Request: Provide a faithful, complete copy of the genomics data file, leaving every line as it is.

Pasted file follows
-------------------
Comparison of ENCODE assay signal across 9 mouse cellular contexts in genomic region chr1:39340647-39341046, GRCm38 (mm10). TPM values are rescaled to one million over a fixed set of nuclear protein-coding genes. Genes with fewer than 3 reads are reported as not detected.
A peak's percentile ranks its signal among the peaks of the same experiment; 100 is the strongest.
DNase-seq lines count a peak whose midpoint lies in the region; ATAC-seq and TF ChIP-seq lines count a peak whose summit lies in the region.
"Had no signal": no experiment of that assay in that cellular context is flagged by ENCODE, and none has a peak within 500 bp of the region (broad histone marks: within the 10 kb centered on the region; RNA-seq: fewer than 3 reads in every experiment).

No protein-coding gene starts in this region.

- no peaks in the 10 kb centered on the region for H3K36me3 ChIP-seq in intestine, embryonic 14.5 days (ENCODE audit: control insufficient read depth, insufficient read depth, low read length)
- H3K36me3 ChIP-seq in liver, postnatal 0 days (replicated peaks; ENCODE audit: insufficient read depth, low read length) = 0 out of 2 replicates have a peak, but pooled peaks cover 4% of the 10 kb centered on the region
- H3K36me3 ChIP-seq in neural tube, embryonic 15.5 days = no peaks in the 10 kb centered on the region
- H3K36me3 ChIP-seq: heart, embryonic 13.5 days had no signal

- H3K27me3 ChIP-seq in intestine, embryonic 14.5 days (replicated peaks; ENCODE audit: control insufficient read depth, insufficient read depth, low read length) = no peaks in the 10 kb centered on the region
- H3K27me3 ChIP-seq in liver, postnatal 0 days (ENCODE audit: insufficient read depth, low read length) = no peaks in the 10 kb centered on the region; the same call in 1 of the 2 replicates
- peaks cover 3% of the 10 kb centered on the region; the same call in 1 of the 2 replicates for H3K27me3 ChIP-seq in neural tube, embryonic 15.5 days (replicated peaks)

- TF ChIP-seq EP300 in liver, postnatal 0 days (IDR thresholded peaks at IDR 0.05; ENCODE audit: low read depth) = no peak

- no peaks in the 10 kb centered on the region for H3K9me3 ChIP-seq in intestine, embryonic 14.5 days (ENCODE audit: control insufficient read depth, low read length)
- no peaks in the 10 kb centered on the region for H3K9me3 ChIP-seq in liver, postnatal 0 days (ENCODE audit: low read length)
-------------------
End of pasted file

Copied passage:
Comparison of ENCODE assay signal across 9 mouse cellular contexts in genomic region chr1:39340647-39341046, GRCm38 (mm10). TPM values are rescaled to one million over a fixed set of nuclear protein-coding genes. Genes with fewer than 3 reads are reported as not detected.
A peak's percentile ranks its signal among the peaks of the same experiment; 100 is the strongest.
DNase-seq lines count a peak whose midpoint lies in the region; ATAC-seq and TF ChIP-seq lines count a peak whose summit lies in the region.
"Had no signal": no experiment of that assay in that cellular context is flagged by ENCODE, and none has a peak within 500 bp of the region (broad histone marks: within the 10 kb centered on the region; RNA-seq: fewer than 3 reads in every experiment).

No protein-coding gene starts in this region.

- no peaks in the 10 kb centered on the region for H3K36me3 ChIP-seq in intestine, embryonic 14.5 days (ENCODE audit: control insufficient read depth, insufficient read depth, low read length)
- H3K36me3 ChIP-seq in liver, postnatal 0 days (replicated peaks; ENCODE audit: insufficient read depth, low read length) = 0 out of 2 replicates have a peak, but pooled peaks cover 4% of the 10 kb centered on the region
- H3K36me3 ChIP-seq in neural tube, embryonic 15.5 days = no peaks in the 10 kb centered on the region
- H3K36me3 ChIP-seq: heart, embryonic 13.5 days had no signal

- H3K27me3 ChIP-seq in intestine, embryonic 14.5 days (replicated peaks; ENCODE audit: control insufficient read depth, insufficient read depth, low read length) = no peaks in the 10 kb centered on the region
- H3K27me3 ChIP-seq in liver, postnatal 0 days (ENCODE audit: insufficient read depth, low read length) = no peaks in the 10 kb centered on the region; the same call in 1 of the 2 replicates
- peaks cover 3% of the 10 kb centered on the region; the same call in 1 of the 2 replicates for H3K27me3 ChIP-seq in neural tube, embryonic 15.5 days (replicated peaks)

- TF ChIP-seq EP300 in liver, postnatal 0 days (IDR thresholded peaks at IDR 0.05; ENCODE audit: low read depth) = no peak

- no peaks in the 10 kb centered on the region for H3K9me3 ChIP-seq in intestine, embryonic 14.5 days (ENCODE audit: control insufficient read depth, low read length)
- no peaks in the 10 kb centered on the region for H3K9me3 ChIP-seq in liver, postnatal 0 days (ENCODE audit: low read length)